CRP is a hepatic protein produced as part of the acute inflammatory response.
Plasma CRP levels are as a non-specific biomarker for inflammation.
A second use for CRP is as a cardiovascular risk biomarker. See high sensitivity CRP for more information.
Ambient (8 - 24 degrees Celsius)
An elevated CRP indicates the presence of inflammation but is not specific for the site, type or source of inflammation. Causes of an elevated CRP include infection, malignancy, trauma and post-surgery.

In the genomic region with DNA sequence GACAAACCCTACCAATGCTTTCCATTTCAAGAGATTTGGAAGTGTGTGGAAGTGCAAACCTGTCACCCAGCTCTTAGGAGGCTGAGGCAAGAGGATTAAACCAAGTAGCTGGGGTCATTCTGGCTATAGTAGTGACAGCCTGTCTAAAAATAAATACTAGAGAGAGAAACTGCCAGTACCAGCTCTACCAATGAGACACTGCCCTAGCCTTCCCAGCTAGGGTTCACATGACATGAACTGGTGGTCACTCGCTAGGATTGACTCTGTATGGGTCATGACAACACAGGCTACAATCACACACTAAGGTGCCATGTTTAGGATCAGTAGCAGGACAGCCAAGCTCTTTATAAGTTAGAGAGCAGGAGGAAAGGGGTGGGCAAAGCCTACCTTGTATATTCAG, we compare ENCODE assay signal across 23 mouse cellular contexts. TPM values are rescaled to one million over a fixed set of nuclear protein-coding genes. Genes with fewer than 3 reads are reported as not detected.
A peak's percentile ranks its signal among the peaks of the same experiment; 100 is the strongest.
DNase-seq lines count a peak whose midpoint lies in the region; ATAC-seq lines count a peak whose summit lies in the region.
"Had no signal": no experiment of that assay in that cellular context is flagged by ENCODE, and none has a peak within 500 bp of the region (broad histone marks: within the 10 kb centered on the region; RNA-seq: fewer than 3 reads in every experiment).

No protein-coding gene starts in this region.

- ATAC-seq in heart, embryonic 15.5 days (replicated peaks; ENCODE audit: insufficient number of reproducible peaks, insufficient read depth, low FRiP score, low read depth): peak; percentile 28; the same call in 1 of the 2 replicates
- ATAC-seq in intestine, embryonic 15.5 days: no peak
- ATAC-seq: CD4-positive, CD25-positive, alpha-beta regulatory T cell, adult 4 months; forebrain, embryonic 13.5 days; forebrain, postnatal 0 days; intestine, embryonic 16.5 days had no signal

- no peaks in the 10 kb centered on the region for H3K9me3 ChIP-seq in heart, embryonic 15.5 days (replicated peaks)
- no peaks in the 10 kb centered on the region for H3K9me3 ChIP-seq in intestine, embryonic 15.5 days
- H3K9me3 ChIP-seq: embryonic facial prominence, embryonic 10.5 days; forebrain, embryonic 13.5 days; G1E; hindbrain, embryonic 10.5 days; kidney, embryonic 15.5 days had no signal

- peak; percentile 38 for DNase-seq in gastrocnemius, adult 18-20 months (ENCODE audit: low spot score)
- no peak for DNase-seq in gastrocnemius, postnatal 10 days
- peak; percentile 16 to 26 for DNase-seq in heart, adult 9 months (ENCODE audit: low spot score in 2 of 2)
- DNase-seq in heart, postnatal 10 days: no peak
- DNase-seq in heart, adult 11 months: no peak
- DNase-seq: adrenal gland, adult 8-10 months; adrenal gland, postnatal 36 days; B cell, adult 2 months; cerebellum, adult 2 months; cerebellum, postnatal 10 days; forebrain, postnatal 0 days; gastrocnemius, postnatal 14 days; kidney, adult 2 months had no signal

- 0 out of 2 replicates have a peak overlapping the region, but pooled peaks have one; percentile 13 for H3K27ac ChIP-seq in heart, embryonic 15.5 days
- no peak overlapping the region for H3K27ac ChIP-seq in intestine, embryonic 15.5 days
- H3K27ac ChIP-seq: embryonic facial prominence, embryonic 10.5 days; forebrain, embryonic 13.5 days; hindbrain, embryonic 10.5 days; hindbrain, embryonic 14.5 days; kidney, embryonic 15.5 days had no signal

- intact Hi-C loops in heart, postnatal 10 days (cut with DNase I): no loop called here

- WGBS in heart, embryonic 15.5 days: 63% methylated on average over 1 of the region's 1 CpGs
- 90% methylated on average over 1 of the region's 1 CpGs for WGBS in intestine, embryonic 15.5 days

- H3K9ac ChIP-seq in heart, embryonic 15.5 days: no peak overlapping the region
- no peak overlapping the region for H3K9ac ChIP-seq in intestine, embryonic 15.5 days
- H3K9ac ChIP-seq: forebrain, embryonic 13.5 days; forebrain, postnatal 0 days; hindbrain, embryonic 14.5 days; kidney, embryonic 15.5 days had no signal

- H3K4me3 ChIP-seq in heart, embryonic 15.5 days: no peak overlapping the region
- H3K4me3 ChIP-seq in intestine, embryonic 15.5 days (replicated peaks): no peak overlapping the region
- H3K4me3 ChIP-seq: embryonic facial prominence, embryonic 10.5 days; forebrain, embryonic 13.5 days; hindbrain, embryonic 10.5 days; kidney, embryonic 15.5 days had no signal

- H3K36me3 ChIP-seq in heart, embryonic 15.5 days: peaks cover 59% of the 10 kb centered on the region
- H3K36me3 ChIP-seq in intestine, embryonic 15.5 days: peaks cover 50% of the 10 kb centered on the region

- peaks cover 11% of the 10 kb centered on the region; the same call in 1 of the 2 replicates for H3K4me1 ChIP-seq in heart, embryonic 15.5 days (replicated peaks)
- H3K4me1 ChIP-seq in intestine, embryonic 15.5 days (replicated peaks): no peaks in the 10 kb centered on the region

CRP may be monitored in a patient with an inflammatory condition to assess response to treatment. Because of its longer half-life (approx. 19 hours) CRP generally starts to decrease after the WBC count has started to decrease.
Caution is advised when interpreting CRP levels in a patient with chronic liver disease. Because CRP is synthesised by hepatocytes, CRP levels in patients with cirrhosis may be misleadingly low.
Immunoturbidimetric method on Beckman Coulter AU5822 analyser using Beckman Coulter reagents.
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